(Note: This is the article for this months RunnersFit newsletter.)
They say that most accidents happen within five miles of home – but usually the victim knows what caused the accident. That was not the case for my dear friend Left Knee (LK for short). The accident happened about three weeks ago while on a casual run down the street, but the details are a bit sketchy.
About three miles into an eight mile run, LK started to complain a bit. By the end of the eight miles, LK was feeling pretty stiff. After a few days rest, LK tried a short run, but, was sadly still sore.
It has now been a couple of weeks, and after fighting through a cold, LK is still having some serious issues. So, after consulting with the rest of the ‘family’ (Right Knee, Feet, & Head), LK has decided to try walking instead of running for a while.
Now, y’all don’t need to feel sad. The whole ‘family’ is actually quite used to walking, and we usually enjoy it. As a matter of fact, a few years ago, we walked the NYC marathon. All 26.2 miles were spent with at least one foot on the ground at all times.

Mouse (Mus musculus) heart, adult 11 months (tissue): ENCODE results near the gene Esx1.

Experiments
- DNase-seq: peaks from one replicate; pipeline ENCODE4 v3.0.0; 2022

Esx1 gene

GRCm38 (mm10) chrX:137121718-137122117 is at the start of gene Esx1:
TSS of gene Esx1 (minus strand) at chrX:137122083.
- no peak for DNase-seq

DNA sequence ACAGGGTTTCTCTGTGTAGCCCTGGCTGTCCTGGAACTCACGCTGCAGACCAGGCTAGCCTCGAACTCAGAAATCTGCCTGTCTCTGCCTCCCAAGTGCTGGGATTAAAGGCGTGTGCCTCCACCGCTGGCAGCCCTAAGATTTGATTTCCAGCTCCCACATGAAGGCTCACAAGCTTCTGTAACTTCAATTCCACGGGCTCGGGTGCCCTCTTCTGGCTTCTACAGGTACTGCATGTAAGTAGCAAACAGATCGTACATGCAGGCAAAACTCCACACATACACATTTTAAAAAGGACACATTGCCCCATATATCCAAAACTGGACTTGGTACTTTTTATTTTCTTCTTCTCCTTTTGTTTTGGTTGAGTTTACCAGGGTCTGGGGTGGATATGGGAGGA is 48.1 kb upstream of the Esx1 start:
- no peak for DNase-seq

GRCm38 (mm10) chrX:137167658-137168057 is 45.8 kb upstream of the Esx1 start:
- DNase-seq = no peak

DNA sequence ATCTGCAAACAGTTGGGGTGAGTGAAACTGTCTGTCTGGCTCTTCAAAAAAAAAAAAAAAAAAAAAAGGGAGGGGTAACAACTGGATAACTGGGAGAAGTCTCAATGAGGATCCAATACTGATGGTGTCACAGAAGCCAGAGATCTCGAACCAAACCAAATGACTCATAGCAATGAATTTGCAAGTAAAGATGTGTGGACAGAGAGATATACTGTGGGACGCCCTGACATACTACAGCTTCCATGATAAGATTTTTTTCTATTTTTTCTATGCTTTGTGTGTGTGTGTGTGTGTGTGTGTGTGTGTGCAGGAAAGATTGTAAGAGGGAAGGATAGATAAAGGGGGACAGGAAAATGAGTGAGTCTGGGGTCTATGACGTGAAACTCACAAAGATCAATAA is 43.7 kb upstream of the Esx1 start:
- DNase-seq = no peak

(That’s a bad race walking joke, since one of the rules of the sport is that one foot must be in contact with the ground at all times… and this would be the point where my wife likes to remind me that if you have to explain a joke, it probably wasn’t that funny But that’s a whole different story.)
Now, there are plenty of advantages to walking. The biggest, besides LK not complaining, is that the rest of the ‘family’ stays happy too. After that jaunt through New York, the ‘family’ walked all around the city for days afterwards with very few complaints.
The one drawback is that the pace is a little slower, but not enough to keep the ‘family’ home. To date, our fastest recorded race-walking pace is a 12:16 mile, which isn’t much slower than my running pace. But, as everyone knows, for us, it’s never about speed, it’s just about being out there.
Now, some have called us “nerdy” for knowing how to race walk. But even they are impressed with the speed at which we can move, and our great race walking form. And we think it’s important to be able to adapt to changing circumstances, plus it’s fun to laugh at ourselves. Plus, if we call this “cross-training”, it will be new, exciting, and good.
It just goes to show, you can’t keep a good knee down.